Obliteration [ Tobacco pouch ] technique14 ,16,18

This is an alternative procedure for defects located in the lateral recess of sphenoid sinus. Placement of graft is not possible in these cases because of the adjacent neuro vascular structures . After careful removal of the entire mucosa investing the sinus, the entire cavity is obliterated with fascia lata plus gel foam or abdominal fat and then sealed by mucoperichondral graft.


1. Chang Yong,MD,Douglas D.Backous, MD ,FACS, Basic Principals of cerebrospinal fluid metabolism and intra cranial pressure homeostasis – Otolaryngologic Clinics of North America 38 ; 2005 569- 576
2. Peter L.Reilly , J. Wormold ,Lawrence F Marshall – Traumatic cerebrospinal fluid fistulas – Youman’s Neurologic Surgery 6 th Edition –Chapter 341 (3501 – 3515 )
3. Peter Reilly , Suren Krishnan Cerebrro Spinal Fistula – Operative Neuro surgery Vol -1 Chapter 22 (265 – 275 )
4. Robert Maroidi , Piero Nicolai , Antonino Robert Antonelli – Imaging and treatment planning for sino nasal diseases – 2005 Chapter – 7 (93 - 105 )
5. Fahad B Albadr , Ibraham A Alorainy – Radiological Management of Cerebrospinal Rhinorrhoea - Neurosciences 2004 ; Vol 9 (3 ); 158- 164
6. Rodney J Schlosser, MD William E. Bolger MD , FACS - Endoscopic Management of Cerebrospinal Fluid Rhinorrhoea ; Otolaryngologic clinics of North America 39 ; 2006 ; 523 – 538
7. Julie T. Kerr , MD , Felix W .K . Chu W . Bayles , MD ; MD, Stephen Cerebro spinal Fluid Rhinorrhoa diagnosis and Management ; Otolaryngologic Clinics Of North America 38 ; 2005 ; 597- 611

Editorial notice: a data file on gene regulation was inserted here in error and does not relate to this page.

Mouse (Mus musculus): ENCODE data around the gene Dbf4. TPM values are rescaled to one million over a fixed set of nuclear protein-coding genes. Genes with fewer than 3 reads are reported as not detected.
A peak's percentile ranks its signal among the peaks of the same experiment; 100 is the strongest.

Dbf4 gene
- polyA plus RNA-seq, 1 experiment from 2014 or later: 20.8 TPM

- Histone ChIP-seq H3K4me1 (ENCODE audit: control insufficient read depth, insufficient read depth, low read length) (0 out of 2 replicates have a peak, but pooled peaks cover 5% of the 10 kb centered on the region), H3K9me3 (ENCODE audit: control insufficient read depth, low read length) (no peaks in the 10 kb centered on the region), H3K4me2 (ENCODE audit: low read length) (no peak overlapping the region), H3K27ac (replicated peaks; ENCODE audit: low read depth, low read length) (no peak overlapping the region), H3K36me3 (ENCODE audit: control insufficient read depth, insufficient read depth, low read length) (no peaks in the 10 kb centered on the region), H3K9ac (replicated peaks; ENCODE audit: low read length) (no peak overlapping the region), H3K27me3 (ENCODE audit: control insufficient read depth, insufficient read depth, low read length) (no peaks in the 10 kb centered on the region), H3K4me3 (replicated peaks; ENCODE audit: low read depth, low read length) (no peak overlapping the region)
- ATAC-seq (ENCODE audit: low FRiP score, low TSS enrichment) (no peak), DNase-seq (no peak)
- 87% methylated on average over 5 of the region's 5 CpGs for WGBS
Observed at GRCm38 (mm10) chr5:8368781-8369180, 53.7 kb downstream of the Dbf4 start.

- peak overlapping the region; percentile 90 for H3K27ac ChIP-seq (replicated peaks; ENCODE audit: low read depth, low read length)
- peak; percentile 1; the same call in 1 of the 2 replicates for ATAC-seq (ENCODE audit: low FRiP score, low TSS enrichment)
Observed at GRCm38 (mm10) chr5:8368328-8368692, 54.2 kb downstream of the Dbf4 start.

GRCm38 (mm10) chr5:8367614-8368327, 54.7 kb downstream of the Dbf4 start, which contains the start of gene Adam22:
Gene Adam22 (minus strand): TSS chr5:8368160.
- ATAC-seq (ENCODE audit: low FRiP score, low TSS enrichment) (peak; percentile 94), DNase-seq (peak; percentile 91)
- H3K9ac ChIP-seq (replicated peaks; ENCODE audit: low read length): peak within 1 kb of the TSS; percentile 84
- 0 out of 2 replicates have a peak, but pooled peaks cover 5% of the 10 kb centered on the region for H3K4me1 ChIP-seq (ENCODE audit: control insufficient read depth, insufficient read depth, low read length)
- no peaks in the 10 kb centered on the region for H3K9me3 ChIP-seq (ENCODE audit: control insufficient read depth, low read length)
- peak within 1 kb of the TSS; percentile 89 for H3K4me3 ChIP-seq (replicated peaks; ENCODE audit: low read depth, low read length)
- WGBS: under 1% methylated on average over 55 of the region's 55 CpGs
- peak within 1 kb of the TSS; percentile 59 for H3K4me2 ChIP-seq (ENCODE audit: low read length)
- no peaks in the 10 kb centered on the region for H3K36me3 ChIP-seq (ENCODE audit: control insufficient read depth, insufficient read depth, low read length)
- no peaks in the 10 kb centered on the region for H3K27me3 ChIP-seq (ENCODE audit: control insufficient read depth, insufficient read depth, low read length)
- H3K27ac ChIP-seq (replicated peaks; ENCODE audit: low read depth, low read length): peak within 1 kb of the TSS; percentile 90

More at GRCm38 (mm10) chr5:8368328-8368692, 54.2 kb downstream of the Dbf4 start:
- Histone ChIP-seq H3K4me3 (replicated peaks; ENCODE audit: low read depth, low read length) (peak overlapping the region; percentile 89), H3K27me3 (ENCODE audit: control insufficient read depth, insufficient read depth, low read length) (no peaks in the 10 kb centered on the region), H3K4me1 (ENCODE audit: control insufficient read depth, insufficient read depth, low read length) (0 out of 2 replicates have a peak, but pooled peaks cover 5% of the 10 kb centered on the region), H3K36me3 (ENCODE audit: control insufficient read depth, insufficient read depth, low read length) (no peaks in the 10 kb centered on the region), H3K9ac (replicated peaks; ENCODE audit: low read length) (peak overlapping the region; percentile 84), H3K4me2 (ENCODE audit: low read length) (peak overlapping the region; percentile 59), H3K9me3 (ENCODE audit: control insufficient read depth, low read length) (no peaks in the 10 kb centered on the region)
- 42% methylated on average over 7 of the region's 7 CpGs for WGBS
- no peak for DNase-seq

8. Peter - John Wormald Endoscopic Sinus Surgery Anatomy three Dimentional Reconstruction and Surgical Technique – 2 nd Edition Chapter 12 ; 154 - 165
9. Andrew H Marshall , Nicholas H Jones ; Scott - Brown’ S Otolaryngology , Head and Neck Surgery 7 th edition Cerebrospinal Fluid Rhinorrhoea ; 1636 – 1645
10. Martin J Citardi Samir Fakri Cummings Otolaryngology - Head and Neck Surgery - 5 th edition ; Vol – 1 ; Chapter 54
11. H . Reiber , K . Walther , H . Althaus ; Bata trace Protein as sensitive marker for csf Rhinorrhoea and Csf Otorrhoea Acta Neurol Scand 2003 ; 108 ; 359 – 362
12. Mostafa Zein Elabedin Ali ; Endoscopic Repair Of CSF Rhinorrhoea E.J.N.S Vol . 21 No . 2 ;2006 ; 49 -55
13. Prashant G Shetty , Manu M Shroff Dushyant V . Sahani Milind V. Kirtene ; Evaluation Of High Resolution CT And MR Cisternography In the Diagnosis Of CSF Fistula ; American Journal Of Neuro Radiology 19 ; 633 – 639 April 1998
14. Fuat Tosun , MD ; Ricardo L . Carrau MD; Carl H .Snyderman , MD; Amin Kassam Md ;Endonasal Endoscopic Repair Of Cerebrospinal Fluid Leaks Of The Sphenoid Sinus ; Arch Otolaryngol Head And Neck Surgery 2003 ; 129 ; 576 -580-
15. Mark K . Wax MD, Hassan H , Ramadan MD, Orlando Ortiz MD Stepen J . Wetmore MD; Contemporary Management Of Cerebrospinal Fluid Rhinorrhoea Otolaryngol Head And Neck Surgery ; 1997 ; 116 ; 442 - 449